Tuesday, June 30, 2009

Custer Recounts a "Field Expedition" against the Confederates

Headquarters Army Of The Potomac, Aug. 8th, 1862.

Dear Brother And Sister :

I received your letter of the 30th in due time, and found it quite interesting. I received it in the evening about dark, and would have answered it at once, but my horse was saddled and standing in front of my tent ready for me to mount.

I had returned the preceding day from a successful field expedition across the river, and was about to start upon another. My regiment formed a part of the troops that were to go. As we were to start at two o'clock in the morning, I deemed it best to join the regiment in the evening, and be ready to accompany them in the morning. Our force was not a large one, consisting of about three hundred cavalry and four guns (horse artillery) under the command of Colonel Averill. Our object was to go about twenty miles to " White Oak Swamp " and surprise a regiment of cavalry stationed there.

We arrived in sight of the enemy about eleven o'clock. I was the first to discover them. Our cavalry at once prepared to charge them, and away we went, whooping and yelling with all our might. The rebels broke and scattered in all directions, we following as fast as our horses could go. As soon as we came close enough, we began firing at them with our revolvers. Quite a number of them surrendered when they saw that their escape was cut off; others, who had good horses, were not of this way of thinking, but continued the race. I was mounted on my " black " who seemed to enjoy the sport as well as his master.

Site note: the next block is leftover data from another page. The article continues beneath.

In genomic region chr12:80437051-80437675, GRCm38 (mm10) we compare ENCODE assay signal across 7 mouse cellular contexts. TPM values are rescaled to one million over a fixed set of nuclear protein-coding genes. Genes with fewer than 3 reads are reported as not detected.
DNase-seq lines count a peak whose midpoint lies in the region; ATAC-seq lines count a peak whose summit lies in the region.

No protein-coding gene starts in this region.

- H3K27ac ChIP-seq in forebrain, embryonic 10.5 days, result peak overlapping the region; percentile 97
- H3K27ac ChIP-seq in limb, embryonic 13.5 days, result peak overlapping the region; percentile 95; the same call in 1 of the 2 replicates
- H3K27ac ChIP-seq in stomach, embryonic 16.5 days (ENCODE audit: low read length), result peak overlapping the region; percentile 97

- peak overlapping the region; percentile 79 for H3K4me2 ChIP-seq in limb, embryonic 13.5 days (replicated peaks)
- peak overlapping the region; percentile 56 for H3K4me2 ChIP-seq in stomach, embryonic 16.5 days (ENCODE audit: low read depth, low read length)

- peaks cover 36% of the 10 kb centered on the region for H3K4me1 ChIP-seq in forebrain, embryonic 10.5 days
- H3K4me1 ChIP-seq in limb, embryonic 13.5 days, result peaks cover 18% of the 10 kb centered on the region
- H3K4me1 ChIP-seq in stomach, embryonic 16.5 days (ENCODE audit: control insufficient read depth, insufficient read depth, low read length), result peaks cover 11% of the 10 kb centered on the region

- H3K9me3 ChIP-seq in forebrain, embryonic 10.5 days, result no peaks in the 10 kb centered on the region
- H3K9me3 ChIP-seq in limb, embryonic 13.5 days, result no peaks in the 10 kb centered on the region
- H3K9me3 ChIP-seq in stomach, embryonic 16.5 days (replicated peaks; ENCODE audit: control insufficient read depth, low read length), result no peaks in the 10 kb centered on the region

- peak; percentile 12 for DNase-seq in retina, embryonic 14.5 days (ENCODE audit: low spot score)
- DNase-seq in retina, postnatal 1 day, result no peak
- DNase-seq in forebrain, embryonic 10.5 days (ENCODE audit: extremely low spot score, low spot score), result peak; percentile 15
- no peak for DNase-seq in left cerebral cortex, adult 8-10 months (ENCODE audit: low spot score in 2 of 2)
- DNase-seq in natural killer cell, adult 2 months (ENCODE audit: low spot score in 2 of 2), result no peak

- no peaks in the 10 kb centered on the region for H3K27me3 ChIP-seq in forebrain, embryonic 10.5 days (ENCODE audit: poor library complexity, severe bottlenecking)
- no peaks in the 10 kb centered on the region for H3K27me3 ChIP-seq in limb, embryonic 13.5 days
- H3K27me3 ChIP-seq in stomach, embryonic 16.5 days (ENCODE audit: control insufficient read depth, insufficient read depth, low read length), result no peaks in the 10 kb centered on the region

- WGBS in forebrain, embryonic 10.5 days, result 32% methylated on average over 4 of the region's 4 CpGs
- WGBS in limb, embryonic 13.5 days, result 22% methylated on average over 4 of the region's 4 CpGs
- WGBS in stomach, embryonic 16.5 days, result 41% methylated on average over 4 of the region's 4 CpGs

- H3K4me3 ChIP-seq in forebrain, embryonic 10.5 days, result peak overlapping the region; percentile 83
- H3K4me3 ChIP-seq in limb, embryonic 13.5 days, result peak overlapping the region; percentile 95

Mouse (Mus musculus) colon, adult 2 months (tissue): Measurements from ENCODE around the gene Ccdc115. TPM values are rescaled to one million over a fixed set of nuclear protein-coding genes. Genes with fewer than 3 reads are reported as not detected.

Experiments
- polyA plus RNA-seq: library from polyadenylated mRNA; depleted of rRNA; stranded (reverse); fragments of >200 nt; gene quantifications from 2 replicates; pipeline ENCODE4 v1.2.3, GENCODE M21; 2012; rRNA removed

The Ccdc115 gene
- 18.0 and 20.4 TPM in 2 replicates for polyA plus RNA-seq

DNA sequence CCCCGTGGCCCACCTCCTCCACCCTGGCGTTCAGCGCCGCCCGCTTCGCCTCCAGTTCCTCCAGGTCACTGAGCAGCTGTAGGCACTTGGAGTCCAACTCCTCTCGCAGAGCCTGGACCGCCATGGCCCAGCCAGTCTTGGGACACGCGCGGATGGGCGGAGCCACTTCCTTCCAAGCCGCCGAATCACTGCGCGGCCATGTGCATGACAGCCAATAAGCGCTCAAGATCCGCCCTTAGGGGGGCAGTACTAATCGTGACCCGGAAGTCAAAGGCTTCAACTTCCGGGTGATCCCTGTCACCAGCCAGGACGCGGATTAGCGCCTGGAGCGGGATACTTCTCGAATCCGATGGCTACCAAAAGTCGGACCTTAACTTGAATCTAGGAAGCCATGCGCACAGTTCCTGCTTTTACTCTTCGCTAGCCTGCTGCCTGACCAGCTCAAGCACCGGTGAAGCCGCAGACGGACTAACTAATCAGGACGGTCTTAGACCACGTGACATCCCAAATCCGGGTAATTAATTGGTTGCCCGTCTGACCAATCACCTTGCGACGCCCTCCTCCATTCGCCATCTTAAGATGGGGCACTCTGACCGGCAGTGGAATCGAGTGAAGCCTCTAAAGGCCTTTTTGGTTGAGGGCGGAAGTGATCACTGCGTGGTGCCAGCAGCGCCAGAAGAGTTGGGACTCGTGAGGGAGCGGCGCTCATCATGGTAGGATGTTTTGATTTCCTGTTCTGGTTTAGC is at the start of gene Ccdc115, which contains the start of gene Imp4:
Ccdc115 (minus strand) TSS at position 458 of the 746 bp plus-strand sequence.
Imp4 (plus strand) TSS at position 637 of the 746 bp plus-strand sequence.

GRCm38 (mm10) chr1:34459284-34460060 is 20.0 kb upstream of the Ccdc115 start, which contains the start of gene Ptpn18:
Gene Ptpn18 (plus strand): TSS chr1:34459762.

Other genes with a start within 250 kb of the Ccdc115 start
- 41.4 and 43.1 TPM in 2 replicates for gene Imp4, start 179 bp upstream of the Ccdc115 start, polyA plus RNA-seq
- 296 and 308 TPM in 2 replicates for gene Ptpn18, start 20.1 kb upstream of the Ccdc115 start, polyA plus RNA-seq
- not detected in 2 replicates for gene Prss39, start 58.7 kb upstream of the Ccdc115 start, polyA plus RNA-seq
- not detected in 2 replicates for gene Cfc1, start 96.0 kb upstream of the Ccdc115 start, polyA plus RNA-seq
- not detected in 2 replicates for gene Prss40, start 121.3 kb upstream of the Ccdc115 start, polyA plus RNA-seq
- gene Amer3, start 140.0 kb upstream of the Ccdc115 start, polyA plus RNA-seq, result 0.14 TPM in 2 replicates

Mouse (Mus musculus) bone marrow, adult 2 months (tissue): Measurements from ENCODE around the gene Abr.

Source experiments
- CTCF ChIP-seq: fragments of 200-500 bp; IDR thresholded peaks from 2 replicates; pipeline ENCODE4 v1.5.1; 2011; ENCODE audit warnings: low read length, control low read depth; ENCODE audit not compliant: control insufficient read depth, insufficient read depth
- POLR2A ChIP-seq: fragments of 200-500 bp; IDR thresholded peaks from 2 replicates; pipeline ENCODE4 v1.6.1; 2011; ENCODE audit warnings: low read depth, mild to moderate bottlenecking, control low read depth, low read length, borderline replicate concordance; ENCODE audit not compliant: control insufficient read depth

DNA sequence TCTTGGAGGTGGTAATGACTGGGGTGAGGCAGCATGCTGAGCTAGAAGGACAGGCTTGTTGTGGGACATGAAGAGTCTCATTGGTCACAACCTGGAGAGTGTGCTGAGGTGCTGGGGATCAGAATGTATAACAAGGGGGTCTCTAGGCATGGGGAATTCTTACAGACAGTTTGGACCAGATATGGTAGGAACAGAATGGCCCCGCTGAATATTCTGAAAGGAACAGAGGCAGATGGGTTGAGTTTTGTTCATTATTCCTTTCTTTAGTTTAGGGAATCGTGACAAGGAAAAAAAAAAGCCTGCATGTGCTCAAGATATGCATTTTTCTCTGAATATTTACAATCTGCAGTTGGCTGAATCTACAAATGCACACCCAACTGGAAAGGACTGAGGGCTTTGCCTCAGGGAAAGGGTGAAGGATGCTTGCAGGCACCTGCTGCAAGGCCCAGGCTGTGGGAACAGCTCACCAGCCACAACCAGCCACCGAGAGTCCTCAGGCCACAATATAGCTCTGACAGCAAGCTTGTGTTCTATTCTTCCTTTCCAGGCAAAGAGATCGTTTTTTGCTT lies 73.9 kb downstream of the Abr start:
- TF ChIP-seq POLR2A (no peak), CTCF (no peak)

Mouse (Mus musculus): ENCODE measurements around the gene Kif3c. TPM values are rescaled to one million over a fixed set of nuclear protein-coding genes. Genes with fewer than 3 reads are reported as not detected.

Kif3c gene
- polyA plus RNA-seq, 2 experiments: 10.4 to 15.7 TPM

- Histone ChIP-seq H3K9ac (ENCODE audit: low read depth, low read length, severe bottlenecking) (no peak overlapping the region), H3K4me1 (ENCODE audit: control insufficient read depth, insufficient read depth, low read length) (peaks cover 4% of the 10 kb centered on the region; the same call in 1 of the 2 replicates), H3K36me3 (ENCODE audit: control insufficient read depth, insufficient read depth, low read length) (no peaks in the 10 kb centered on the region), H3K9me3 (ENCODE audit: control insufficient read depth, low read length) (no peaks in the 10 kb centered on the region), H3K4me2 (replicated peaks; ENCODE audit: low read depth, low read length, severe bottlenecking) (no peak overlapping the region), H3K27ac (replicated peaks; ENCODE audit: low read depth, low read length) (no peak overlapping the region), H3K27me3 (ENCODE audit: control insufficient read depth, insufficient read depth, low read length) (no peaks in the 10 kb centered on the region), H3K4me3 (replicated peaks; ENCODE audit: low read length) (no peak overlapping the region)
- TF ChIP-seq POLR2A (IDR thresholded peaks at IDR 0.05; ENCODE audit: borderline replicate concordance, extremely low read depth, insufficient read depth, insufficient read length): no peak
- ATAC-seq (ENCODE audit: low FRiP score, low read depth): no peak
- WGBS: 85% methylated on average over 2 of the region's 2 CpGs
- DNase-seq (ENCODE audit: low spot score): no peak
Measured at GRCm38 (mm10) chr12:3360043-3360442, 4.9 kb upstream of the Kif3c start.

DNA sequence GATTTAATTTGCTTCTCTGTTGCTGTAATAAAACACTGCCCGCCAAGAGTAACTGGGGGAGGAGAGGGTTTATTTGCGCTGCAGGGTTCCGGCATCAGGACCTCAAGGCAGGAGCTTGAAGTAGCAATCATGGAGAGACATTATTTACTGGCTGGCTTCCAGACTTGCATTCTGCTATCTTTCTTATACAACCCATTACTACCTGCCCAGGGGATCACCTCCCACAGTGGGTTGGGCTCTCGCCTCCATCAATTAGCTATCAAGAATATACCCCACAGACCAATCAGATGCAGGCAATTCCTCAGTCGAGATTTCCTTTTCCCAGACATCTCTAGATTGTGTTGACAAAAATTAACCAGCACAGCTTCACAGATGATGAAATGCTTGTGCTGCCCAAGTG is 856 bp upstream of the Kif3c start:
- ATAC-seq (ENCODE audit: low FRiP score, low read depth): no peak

During the chase I became separated from all the command except a bugler boy of my company, who was at a short distance from me, but concealed from my view by bushes. I heard him call out " Captain ! Captain !" I could not see him but called to him, asking what was the matter. He replied, " here are two seccsh after me." I put spurs to my horse and started in the direction of his voice. I found him with his carbine in his hand, trying to keep off two secesh cavalry who were trying to capture or kill him. I drew my revolver and dashed at one of them, telling the bugler to manage the other. They both clapped spurs to their horses as soon as they saw me. I followed one, the bugler the other, and away we went down the hill. My horse was the fastest . I kept gaining on him until I was within ten steps, when I called out for him to surrender. He paid no attention to me, so I fired twice at him with my revolver. This brought him to a halt. I again pointed my revolver at him, and told him if he did not " surrender at once, I would kill him." He had a short rifle in his hand, and hesitated a moment whether to surrender or fire at me. He chose the former, and handed me his gun. I then made him ride in front of me until I placed him in charge of a guard.